When Kids have Meltdowns & Tantrums in Public

Meltdowns & Tantrums in PublicUncontrollable crying, screaming, yelling – ever seen a kid melt down out in public?  Last year at Christmas time, I ran into this three times in one week.

The first was in Michael’s. The store was packed, and this young family was trying to check out while their little boy, maybe 3 or 4 years old, was losing it.

The dad was trying to talk the little boy down, calmingly, lovingly, while the mom finished checking out. All around them, fellow shoppers watched and made comments to themselves or to their neighbors in line.

While the lady in front of us commented on how her kids would never get a way with that and how the little boy needed a good swat on the behind, I commented to Greg, “I remember those days.”

You see, when you see fun pictures of my kids here, you are seeing moments, the results of years of training and coaching, and learning what works and what doesn’t, when it comes to raising spirited, sensitive kids.

You don’t see 3-year-old Kgirl crying and screaming anymore because the tag on her shirt bugged her, or the shoes cut into her feet, or because she couldn’t find the words to express what she wanted to say.

Those days are over for her. Yes, tags and shoes still bug her, textures still are a problem, especially with food. But now days she has no problem expressing what she needs.

But, if you lived in Folsom, CA when she was 3, she might have been one of those children you saw melting down in public, screaming in her car seat because the belt rubbed the wrong way, or running wildly through a store.

We dreaded taking her to Target cuz she’d take off, running through the isles and hiding under clothes rack.  I can’t tell you how many times, when she was little, I walked slowly through Target, calling “Kath-er-ine, Katie girl, …”

But Kgirl was nothing compared to the boys.  J couldn’t be consoled if he was hurt, he’d just cry harder and louder. If he didn’t want to do something, he’d make his whole body become lead weight.

Shoes, forget it.

And if he focused on something in a store, leaving it was challenge.

Once we adopted a cat, because he could not leave it in front of a store. Every time we’d put him the car, he’d take off, running through the parking lot back to that cat.

I can’t tell you how many times I’ve sat on the floor in a store with him, working through an issue or desire.

Again, those days are gone. At 13, J knows how to conduct himself, but more importantly he recognizes where he’s at emotionally and in a situation, and can communicate it. And we’ve learned to respect his needs.

We always say that J prepared us for Z. By the time Z was a toddler, we knew how to pick our battles, how to set expectations, which venues to avoid, and how to cut our losses and try a different approach. And it’s a good thing, cuz Z was a whole different level.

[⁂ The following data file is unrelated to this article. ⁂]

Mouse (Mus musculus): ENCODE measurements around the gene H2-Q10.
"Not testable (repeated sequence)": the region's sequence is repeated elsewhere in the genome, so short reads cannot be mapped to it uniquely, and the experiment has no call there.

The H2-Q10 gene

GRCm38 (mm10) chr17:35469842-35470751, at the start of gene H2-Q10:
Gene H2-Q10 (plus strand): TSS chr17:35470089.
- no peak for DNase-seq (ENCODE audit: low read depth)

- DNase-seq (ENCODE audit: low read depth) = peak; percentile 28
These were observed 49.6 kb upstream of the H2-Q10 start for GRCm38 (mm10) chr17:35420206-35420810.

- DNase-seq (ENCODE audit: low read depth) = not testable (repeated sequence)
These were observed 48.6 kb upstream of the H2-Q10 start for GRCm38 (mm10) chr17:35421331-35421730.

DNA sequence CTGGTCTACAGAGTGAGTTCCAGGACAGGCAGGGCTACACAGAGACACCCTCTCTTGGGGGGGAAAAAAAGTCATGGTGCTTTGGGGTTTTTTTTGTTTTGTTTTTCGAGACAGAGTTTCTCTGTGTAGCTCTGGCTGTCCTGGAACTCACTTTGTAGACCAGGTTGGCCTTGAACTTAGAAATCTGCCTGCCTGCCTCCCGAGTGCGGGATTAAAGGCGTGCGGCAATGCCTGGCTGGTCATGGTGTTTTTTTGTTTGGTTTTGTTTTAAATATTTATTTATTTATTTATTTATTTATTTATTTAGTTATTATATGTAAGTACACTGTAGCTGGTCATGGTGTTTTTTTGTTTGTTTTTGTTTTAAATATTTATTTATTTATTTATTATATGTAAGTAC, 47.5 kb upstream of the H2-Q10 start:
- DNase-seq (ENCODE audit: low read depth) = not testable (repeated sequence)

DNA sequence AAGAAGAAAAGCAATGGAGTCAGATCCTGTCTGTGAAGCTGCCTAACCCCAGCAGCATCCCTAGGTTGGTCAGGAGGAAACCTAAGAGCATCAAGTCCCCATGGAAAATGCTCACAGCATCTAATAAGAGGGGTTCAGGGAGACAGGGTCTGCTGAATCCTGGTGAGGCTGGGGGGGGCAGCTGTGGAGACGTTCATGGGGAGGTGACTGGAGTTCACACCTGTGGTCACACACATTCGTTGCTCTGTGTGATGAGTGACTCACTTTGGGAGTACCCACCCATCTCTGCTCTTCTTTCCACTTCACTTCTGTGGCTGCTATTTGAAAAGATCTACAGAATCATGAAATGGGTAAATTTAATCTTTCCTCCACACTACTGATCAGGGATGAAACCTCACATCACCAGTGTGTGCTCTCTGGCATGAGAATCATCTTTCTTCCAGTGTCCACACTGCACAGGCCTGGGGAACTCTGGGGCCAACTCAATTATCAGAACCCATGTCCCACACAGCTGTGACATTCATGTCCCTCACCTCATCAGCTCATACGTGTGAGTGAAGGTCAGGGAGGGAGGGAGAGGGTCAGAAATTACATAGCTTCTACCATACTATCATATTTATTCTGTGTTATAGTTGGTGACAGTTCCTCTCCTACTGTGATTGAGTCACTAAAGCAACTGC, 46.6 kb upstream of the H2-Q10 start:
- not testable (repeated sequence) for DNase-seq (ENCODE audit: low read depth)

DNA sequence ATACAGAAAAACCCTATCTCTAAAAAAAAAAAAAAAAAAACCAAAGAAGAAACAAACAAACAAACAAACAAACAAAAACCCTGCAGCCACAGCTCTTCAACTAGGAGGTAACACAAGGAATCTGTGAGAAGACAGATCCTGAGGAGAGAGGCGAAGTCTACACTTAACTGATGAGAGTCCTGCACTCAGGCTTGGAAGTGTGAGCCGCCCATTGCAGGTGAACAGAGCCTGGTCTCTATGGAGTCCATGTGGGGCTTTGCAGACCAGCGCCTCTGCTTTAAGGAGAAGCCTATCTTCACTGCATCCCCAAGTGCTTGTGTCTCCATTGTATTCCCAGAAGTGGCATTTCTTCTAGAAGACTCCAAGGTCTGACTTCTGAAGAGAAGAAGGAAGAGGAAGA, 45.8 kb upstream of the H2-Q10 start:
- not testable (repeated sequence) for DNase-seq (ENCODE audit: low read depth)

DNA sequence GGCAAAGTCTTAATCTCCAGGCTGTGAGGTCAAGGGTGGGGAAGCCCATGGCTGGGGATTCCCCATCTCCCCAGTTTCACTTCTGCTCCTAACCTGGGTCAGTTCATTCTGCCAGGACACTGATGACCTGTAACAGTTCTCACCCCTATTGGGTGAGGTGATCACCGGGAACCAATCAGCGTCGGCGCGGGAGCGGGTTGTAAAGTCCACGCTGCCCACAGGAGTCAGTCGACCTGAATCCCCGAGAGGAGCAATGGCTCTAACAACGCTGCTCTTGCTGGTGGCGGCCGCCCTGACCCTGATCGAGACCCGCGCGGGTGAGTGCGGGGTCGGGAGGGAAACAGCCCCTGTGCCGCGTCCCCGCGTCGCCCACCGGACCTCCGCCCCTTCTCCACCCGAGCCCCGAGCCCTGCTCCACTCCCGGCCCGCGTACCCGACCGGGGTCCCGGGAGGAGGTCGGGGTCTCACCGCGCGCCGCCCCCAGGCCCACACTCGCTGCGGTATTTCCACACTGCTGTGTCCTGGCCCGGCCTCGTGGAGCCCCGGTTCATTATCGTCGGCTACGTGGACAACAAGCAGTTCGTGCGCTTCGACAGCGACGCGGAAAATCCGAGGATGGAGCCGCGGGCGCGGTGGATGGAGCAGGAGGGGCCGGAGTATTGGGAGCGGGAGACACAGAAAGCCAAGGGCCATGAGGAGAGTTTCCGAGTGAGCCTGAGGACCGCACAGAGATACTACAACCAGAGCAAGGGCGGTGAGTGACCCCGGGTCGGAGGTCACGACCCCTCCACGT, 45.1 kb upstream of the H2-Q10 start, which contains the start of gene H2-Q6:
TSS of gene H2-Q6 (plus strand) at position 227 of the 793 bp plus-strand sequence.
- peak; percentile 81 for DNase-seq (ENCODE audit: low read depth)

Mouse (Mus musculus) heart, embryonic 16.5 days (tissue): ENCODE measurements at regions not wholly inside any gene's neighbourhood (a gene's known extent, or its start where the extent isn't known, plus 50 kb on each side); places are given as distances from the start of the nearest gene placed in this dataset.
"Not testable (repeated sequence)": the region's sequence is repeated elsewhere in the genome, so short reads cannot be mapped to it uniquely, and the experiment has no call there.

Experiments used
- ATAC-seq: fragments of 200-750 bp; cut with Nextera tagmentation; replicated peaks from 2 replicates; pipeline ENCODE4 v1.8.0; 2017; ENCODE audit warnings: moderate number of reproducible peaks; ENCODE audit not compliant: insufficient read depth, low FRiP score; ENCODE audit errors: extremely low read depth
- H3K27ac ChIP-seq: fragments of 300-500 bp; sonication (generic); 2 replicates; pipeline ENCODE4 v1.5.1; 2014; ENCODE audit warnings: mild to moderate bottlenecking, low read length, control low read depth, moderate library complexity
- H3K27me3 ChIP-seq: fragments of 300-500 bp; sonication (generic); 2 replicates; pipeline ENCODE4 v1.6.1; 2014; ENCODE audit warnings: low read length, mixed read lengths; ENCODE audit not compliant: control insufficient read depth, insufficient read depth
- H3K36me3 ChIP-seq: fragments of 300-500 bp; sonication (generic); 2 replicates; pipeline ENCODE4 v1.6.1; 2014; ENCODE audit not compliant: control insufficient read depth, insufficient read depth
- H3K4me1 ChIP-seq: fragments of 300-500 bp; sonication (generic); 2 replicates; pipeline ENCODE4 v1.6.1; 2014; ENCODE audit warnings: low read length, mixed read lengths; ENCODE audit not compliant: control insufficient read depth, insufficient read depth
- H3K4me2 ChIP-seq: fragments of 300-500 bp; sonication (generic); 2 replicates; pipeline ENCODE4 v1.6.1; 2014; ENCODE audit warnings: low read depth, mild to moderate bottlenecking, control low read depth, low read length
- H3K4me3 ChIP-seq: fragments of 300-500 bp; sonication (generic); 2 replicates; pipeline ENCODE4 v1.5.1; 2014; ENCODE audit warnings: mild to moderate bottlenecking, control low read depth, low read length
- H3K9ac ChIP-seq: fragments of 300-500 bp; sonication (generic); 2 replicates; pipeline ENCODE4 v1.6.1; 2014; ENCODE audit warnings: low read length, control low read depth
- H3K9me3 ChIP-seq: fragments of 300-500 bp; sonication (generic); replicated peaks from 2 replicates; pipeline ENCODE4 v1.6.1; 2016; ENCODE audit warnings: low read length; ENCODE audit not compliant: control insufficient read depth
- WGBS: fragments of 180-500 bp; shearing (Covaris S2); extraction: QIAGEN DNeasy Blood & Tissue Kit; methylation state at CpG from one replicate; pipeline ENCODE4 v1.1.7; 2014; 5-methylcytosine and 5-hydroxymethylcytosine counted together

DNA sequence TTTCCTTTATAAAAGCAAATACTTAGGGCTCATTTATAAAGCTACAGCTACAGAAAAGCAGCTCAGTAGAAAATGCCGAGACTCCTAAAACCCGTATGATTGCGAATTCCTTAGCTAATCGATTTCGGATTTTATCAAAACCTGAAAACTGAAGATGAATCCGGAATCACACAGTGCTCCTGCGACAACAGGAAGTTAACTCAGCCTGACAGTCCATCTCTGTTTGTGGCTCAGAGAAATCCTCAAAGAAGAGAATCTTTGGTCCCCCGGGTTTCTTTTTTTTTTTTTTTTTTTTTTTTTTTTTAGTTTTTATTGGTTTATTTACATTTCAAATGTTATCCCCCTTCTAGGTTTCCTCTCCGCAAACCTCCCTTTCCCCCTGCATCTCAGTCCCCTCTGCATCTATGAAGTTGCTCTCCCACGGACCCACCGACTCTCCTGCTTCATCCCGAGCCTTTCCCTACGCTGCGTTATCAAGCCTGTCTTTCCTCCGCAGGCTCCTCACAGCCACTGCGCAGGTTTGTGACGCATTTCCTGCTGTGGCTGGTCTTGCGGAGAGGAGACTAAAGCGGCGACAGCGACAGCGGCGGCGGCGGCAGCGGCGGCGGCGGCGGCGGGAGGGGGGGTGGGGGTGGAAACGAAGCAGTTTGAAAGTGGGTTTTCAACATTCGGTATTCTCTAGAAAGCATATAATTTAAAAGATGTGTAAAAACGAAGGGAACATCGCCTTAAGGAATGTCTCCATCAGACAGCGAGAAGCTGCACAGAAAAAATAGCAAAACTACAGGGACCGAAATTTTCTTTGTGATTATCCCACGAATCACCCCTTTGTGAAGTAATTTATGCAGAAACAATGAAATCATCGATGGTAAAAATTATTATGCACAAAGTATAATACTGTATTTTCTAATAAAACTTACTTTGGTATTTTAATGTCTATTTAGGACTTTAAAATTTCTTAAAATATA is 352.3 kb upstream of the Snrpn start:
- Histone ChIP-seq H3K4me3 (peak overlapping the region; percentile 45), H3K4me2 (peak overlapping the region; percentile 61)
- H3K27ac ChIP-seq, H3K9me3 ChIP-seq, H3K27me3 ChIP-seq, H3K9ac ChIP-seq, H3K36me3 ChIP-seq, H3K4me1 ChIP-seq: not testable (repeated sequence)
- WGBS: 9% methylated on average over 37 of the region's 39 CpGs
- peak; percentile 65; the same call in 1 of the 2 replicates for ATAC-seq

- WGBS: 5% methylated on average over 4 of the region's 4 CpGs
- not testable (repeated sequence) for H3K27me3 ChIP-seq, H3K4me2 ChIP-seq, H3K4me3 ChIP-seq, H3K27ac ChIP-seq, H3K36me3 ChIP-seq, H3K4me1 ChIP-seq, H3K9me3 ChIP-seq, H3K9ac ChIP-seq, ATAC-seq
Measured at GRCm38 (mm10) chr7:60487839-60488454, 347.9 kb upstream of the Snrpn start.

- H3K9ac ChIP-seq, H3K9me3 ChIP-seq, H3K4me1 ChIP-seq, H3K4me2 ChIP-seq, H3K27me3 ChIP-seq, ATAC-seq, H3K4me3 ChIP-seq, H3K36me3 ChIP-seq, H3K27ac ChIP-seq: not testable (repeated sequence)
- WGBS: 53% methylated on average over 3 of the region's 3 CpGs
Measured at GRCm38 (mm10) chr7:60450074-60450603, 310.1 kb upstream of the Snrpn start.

Noise, crowds, too much activity or stimuli, the wrong texture of clothes – they can all set him off. He has a pitch-perfect ear, so music or singing off-key or too many voices, could set him off. Too much spoken language sets him off.

More than a few times, he’s sat with his hands over his ears yelling, “make it stop, make it stop”.

We’ve learned what works and what doesn’t, when to venture out and when to stay home. We’ve learned how to talk our kids through the tantrums and meltdowns and have spent hours coaching them, helping them with self-talk and strategies so that they can handle the world on their own accord.

And now at 15, 13, and nearly 11, we don’t have meltdowns hardly anymore.

But when I’m out and about, especially at Christmas time, and I see other children meltdown in public, my heart goes out to the parents. I’ve been there.

We don’t need the crowds that gather and the mutterings about disclipline, spankings, and CPS. We don’t need the judgement or the comments about how your kids would never get away with that.

What we need is your grace and your understanding that our child is overwhelmed and we are trying to work through it, the best we know how.

Young children especially don’t have the communication skills to share what is bothering them nor the life skills yet to master their overwhelming feelings.

We as parents have to coach them through it, and that requires time and patience, putting the child’s needs before our own, until such time comes when they have the skills to deal with the overwhelm in a more socially acceptable manner.

But until then, please, if you see a child losing it in a store and a parent working with them, assume that there’s more happening than just a disclipine issue. Pray for the parent and the child, and give them your grace and empathy.

Afterall, acceptance and encouragement is always appreciated, no matter what’s going on.

 

This post is linked up at Let’s Hear It for the Boys

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